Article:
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OUTDOOR GEAR CANADA


OUTDOOR GEAR CANADA
v.
PRESIDENT OF CANADA BORDER SERVICES AGENCY
Appeal No. AP-2010-060

Decision and reasons issued
Monday, November 21, 2011


TABLE OF CONTENTS


IN THE MATTER OF an appeal heard on September 30, 2011, pursuant to subsection 67(1) of the Customs Act, R.S.C. 1985 (2d Supp.), c. 1;

AND IN THE MATTER OF decisions of the President of the Canada Border Services Agency, dated December 9 and 12, 2010, with respect to a request for re-determination under subsection 60(4) of the Customs Act.

BETWEEN

OUTDOOR GEAR CANADA Appellant

AND

THE PRESIDENT OF THE CANADA BORDER SERVICES AGENCY Respondent

DECISION

The appeal is dismissed.

Stephen A. Leach
Stephen A. Leach
Presiding Member

Dominique Laporte
Dominique Laporte
Secretary

Place of Hearing: Ottawa, Ontario

Date of Hearing: September 30, 2011

Tribunal Member: Stephen A. Leach, Presiding Member

Counsel for the Tribunal: Nick Covelli

Research Director: Matthew Sreter

Research Officer: Martine Gagnon

Manager, Registrar Office: Michel Parent

Registrar Officer: Cheryl Unitt

PARTICIPANTS:

Appellant Counsel/Representative
Outdoor Gear Canada Michael Kaylor
Respondent Counsel/Representative
President of the Canada Border Services Agency Luc Vaillancourt

WITNESS:

Stéphane Le Beau
Road and Urban Bike Product Manager
Outdoor Gear Canada

Please address all communications to:

The Secretary
Canadian International Trade Tribunal
Standard Life Centre
333 Laurier Avenue West
15th Floor
Ottawa, Ontario
K1A 0G7

Telephone: 613-993-3595
Fax: 613-990-2439
E-mail:

STATEMENT OF REASONS

1. This is an appeal filed by Outdoor Gear Canada (Outdoor Gear) with the Canadian International Trade Tribunal (the Tribunal) on February 3, 2011, pursuant to subsection 67(1) of the Customs Act1 from decisions of the President of the Canada Border Services Agency (CBSA), dated December 9 and 12, 2010, made pursuant to subsection 60(4).

2. The issue in this appeal is whether assembled bicycle rims, spokes and hubs, with no tubes, valves, nipples or tires (the goods in issue), are properly classified under tariff item No. 8714.99.10 of the schedule to the Customs Tariff2 as bicycle wheels, as determined by the CBSA, or should be classified under tariff item No. 8714.99.90 as other parts and accessories of vehicles of heading Nos. 87.11 to 87.13, as claimed by Outdoor Gear.

LEGAL FRAMEWORK

3. The tariff nomenclature is set out in detail in the schedule to the Customs Tariff, which is designed to conform to the Harmonized Commodity Description and Coding System (the Harmonized System) developed by the World Customs Organization.3 The schedule is divided into sections and chapters, with each chapter containing a list of goods categorized in a number of headings and subheadings and under tariff items.

4. Subsection 10(1) of the Customs Tariff provides that “. . . the classification of imported goods under a tariff item shall, unless otherwise provided, be determined in accordance with the General Rules for the Interpretation of the Harmonized System[4] and the Canadian Rules[5] set out in the schedule.”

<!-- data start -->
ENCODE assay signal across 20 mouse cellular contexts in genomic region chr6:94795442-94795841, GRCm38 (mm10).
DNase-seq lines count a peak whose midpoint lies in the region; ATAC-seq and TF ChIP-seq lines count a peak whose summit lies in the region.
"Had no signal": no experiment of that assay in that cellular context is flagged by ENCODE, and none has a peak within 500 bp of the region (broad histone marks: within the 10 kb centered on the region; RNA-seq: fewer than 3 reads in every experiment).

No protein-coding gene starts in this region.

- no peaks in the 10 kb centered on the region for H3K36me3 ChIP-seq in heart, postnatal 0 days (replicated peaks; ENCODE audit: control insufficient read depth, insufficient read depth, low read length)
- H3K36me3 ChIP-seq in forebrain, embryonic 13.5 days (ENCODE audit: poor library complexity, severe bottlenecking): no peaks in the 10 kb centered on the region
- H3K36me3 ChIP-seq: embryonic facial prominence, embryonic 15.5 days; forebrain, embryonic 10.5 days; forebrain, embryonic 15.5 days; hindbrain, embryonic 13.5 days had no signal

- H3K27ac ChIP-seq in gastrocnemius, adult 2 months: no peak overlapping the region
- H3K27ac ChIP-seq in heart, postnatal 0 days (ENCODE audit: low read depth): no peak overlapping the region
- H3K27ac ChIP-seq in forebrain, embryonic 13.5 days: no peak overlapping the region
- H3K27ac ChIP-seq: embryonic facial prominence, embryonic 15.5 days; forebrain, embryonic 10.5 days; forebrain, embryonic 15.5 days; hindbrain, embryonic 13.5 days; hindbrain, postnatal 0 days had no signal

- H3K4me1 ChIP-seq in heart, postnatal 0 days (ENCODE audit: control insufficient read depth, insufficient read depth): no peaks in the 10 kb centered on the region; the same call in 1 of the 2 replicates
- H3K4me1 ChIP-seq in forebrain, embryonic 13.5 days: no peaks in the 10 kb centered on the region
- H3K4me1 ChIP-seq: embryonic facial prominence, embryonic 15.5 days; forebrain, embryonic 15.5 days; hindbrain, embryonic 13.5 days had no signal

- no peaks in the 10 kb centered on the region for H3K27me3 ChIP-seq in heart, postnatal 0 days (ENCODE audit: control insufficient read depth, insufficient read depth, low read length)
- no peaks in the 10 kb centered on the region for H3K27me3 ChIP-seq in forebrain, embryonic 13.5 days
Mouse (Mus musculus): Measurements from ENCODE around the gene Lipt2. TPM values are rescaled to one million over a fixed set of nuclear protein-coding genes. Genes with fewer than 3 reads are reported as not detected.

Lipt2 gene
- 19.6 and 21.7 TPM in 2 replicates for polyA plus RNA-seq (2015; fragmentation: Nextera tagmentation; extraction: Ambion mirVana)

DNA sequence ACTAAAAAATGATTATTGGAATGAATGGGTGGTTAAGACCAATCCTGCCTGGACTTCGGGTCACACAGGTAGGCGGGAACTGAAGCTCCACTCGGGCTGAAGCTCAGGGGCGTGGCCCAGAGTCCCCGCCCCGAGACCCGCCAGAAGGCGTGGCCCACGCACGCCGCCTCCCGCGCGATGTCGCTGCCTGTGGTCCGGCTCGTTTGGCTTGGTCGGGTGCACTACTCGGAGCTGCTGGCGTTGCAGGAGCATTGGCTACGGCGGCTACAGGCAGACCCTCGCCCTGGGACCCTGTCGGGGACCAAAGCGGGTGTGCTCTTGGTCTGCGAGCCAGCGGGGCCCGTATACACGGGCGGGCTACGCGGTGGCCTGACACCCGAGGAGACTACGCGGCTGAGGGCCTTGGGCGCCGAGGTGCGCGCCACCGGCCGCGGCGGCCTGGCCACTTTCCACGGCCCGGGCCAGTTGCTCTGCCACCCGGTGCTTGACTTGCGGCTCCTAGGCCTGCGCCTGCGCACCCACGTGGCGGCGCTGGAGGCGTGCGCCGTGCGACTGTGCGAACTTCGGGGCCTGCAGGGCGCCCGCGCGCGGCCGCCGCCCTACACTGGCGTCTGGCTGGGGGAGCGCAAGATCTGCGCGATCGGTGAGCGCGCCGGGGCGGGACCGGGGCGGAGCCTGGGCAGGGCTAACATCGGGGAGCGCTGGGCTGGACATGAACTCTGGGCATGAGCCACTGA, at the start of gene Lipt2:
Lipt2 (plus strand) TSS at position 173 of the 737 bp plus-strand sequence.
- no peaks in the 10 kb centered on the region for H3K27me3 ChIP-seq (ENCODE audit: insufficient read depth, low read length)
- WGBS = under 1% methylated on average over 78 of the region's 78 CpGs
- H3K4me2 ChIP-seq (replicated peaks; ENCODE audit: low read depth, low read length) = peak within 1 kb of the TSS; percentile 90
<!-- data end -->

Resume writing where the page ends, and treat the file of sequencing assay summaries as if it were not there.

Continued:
5. The General Rules comprise six rules structured in sequence so that, if the classification of the goods cannot be determined in accordance with Rule 1, then regard must be had to Rule 2, and so on, until classification is completed.6

6. Rules 1 and 2 (a) of the General Rules are of particular relevance in this appeal. They provide as follows:

1. . . . classification shall be determined according to the terms of the headings and any relative Section or Chapter Notes and, provided such headings or Notes do not otherwise require, according to the following provisions.

2. (a) Any reference in a heading to an article shall be taken to include a reference to that article incomplete or unfinished, provided that, as presented, the incomplete or unfinished article has the essential character of the complete or finished article. . . .

7. Section 11 of the Customs Tariff provides that, in interpreting headings and subheadings, regard shall be had to the Explanatory Notes to the Harmonized Commodity Description and Coding System.7 While the Explanatory Notes are not binding on the Tribunal in its classification of imported goods, the Tribunal will apply them, unless there is a sound reason to do otherwise.8

8. Once the Tribunal has determined the heading in which the goods in issue should be classified, the next step is to determine the proper subheading, applying Rule 6 of the General Rules.

9. The headings and subheadings are not in dispute in the present appeal. Rather, the appeal concerns the tariff item. However, Rule 1 of the Canadian Rules provides that the classification of goods under a tariff item shall be determined according to the terms of that tariff item and any related Supplementary Notes and, mutatis mutandis, to the General Rules, for example, by reading the word “heading” in Rules 1 and 2 (a) of the General Rules as “tariff item”.

10. The relevant provisions of the Customs Tariff are as follows:

Section XVII

VEHICLES, AIRCRAFT, VESSELS
AND ASSOCIATED TRANSPORT EQUIPMENT

. . . 

Chapter 87

VEHICLES OTHER THAN RAILWAY
OR TRAMWAY ROLLING-STOCK,
AND PARTS AND ACCESSORIES THEREOF

. . . 

87.14 Parts and accessories of vehicles of headings 87.11 to 87.13.

. . . 

-Other:

. . .